Both seasonal snow melt and glacier melt can contribute to stream flow, yet these two separate factors are often studied together. "We suspected that, if you just look at glaciers, the numbers [at risk of water shortage] are substantially smaller but people tend to mix up this seasonal snow cover and glaciers and lump them together," Dennis Lettenmaier of the University of Washington, US, told environmentalresearchweb. "We felt it was time to get a quantitative handle on how big an issue this was."

Along with colleagues from the University of Washington and the Pacific Northwest National Laboratory, Lettenmaier found that 8.9% of the global population – 600 million people – rely on rivers that receive at least 5% of their maximum flow from glacier melt. And 1.8% of the world’s population (120 million people) is potentially affected by rivers that receive a maximum of half their stream flow from glacier melt. The largest at-risk populations are in Asia but these numbers are still comparatively small.

"We were a little surprised that the numbers were as small as they are, although we suspected that the case was being overstated in terms of the glacier contribution," said Lettenmaier.

Lettenmaier notes that the study only examines the month when there is maximum glacier melt and makes approximations based on computations of net radiation without dealing with many other technical issues. The researchers are now focusing on specific sites where substantial populations' water supplies may be at risk to try to understand the details better on a case-by-case basis.

"This is a screening study to try to scope out the global magnitude of the problem," Lettenmaier said. "It shows that seasonal snow cover is a much bigger issue and probably deserves a bit more attention. Changes to this will affect a lot more people than glacier retreat."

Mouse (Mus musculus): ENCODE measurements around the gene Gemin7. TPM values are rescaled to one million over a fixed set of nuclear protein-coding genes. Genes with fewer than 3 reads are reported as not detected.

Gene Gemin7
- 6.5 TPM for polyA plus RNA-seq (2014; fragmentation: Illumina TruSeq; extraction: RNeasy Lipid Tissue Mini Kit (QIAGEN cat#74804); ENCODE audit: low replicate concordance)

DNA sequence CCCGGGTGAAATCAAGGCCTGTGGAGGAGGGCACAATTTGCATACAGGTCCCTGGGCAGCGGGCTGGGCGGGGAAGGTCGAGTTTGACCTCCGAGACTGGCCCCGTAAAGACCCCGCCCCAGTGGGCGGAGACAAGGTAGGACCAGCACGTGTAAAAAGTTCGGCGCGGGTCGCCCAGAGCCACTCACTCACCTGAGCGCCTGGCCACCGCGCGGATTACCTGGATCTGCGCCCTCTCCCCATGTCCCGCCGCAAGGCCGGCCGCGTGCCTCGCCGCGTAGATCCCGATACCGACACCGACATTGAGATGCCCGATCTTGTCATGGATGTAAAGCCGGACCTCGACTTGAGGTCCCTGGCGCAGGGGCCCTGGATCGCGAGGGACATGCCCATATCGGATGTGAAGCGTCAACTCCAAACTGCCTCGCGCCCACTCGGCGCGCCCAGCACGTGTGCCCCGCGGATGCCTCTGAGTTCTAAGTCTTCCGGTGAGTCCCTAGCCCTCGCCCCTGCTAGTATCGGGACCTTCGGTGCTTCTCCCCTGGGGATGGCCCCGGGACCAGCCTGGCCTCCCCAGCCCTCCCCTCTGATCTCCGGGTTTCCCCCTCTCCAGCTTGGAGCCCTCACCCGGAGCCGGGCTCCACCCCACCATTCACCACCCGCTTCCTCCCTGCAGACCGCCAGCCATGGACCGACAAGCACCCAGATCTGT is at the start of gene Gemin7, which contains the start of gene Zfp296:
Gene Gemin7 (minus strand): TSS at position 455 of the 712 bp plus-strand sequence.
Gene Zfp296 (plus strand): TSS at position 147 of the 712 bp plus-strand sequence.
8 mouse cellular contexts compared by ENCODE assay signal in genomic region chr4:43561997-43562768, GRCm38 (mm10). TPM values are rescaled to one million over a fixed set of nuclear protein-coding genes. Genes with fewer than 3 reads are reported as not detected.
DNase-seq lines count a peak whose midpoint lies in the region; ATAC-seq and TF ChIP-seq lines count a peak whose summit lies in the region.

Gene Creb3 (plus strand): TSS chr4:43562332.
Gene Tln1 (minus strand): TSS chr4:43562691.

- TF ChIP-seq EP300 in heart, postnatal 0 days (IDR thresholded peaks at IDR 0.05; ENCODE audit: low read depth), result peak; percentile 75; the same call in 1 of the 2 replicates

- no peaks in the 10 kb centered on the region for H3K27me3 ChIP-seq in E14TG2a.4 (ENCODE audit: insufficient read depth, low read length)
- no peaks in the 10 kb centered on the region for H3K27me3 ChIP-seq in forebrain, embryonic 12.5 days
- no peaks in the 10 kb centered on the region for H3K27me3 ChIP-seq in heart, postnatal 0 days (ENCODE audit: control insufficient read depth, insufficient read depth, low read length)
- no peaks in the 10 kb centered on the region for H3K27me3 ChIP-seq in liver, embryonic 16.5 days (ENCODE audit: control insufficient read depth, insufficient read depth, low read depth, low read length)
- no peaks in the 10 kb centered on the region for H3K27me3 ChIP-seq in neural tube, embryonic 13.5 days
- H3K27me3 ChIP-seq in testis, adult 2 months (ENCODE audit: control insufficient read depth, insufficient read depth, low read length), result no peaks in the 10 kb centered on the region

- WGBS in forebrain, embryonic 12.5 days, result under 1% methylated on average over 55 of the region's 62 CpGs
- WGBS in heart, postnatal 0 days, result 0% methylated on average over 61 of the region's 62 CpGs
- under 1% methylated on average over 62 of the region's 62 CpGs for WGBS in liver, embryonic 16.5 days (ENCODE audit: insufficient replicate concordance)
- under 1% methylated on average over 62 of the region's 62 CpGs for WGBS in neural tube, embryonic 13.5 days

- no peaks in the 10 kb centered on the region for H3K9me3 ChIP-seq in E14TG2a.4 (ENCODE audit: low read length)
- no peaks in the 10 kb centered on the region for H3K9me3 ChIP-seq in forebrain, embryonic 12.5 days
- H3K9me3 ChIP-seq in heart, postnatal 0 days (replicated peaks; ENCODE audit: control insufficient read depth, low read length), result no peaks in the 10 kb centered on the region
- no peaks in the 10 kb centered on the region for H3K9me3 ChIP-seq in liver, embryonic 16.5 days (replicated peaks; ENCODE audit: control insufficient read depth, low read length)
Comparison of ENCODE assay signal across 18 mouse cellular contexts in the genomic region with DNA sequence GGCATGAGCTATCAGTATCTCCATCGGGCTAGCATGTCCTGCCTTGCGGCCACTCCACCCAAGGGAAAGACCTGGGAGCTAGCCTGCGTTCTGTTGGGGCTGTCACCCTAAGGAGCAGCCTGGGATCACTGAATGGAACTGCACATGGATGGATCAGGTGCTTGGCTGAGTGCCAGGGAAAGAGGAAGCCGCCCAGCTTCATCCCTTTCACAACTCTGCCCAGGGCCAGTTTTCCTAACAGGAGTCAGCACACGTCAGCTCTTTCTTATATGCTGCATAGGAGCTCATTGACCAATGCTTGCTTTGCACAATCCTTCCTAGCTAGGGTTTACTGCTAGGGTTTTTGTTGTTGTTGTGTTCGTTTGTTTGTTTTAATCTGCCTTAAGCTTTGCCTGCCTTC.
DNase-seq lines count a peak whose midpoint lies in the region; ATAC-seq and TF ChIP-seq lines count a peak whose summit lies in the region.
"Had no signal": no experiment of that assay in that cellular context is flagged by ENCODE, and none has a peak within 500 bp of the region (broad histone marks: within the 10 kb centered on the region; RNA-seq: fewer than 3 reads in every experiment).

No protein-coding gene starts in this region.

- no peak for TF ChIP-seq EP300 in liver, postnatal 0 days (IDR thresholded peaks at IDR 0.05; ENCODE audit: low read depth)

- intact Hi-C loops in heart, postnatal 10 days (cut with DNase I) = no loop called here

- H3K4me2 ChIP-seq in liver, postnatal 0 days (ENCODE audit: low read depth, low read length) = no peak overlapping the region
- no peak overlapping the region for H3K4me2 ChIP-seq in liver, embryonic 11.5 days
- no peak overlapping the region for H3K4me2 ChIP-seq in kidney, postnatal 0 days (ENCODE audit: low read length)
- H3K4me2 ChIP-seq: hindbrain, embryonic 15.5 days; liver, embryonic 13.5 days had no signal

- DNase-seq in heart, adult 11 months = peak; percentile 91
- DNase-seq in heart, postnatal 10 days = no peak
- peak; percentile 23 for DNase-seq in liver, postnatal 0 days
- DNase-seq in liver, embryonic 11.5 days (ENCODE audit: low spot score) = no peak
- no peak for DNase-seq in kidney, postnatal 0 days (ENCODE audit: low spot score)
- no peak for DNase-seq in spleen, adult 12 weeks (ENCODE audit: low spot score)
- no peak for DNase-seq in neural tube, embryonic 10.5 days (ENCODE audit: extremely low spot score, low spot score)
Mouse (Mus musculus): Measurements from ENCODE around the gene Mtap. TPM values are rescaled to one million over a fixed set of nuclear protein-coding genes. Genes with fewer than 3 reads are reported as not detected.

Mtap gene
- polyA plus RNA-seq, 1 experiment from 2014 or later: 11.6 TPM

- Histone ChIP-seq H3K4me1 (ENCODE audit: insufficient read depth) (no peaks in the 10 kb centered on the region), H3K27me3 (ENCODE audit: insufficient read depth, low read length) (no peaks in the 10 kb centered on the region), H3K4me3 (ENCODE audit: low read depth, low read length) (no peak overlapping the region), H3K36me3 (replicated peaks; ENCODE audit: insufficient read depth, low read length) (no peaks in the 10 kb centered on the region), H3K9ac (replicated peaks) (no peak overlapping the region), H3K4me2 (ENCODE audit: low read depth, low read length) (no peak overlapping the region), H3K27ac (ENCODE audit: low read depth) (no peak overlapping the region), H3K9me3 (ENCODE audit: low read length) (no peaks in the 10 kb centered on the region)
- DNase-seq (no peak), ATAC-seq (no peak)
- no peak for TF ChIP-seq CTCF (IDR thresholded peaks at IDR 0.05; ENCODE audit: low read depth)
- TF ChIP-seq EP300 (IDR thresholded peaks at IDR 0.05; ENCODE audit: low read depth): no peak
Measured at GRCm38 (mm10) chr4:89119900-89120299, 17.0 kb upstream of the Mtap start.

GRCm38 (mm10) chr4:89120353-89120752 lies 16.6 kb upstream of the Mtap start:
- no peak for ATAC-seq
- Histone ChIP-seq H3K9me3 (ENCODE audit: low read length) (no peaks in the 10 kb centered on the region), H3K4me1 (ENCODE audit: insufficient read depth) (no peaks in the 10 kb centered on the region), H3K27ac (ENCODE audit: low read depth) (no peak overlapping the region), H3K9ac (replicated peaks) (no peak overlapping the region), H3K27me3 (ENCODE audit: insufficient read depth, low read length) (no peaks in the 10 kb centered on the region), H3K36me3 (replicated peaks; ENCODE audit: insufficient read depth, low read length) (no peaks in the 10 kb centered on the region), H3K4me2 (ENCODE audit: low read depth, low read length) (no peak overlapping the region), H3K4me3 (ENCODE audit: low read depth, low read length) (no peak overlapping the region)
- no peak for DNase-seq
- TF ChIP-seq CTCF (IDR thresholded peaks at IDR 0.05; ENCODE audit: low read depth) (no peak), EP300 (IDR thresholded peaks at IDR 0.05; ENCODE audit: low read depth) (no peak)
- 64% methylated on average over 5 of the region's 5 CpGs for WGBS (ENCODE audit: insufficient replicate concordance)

The researchers used a global hydrology model that encompassed all river basins with glaciers in their headwaters. First they ran the model for areas without glacier cover, and then repeated the run for areas containing glaciers, adding in calculations of the amount of energy available to melt the glaciers. By comparing stream flow between areas with and without glaciers the team was able to estimate glacier contribution to river discharge.

"We took the month where the available energy was the highest, and we estimated how much melt would end up in the stream," said Lettenmaier. "We then calculated the ratio of this component compared with the component of the stream flow that comes from other sources such as direct run-off, rainfall, and non-glacier snowmelt."

The study was published in Environmental Research Letters (ERL).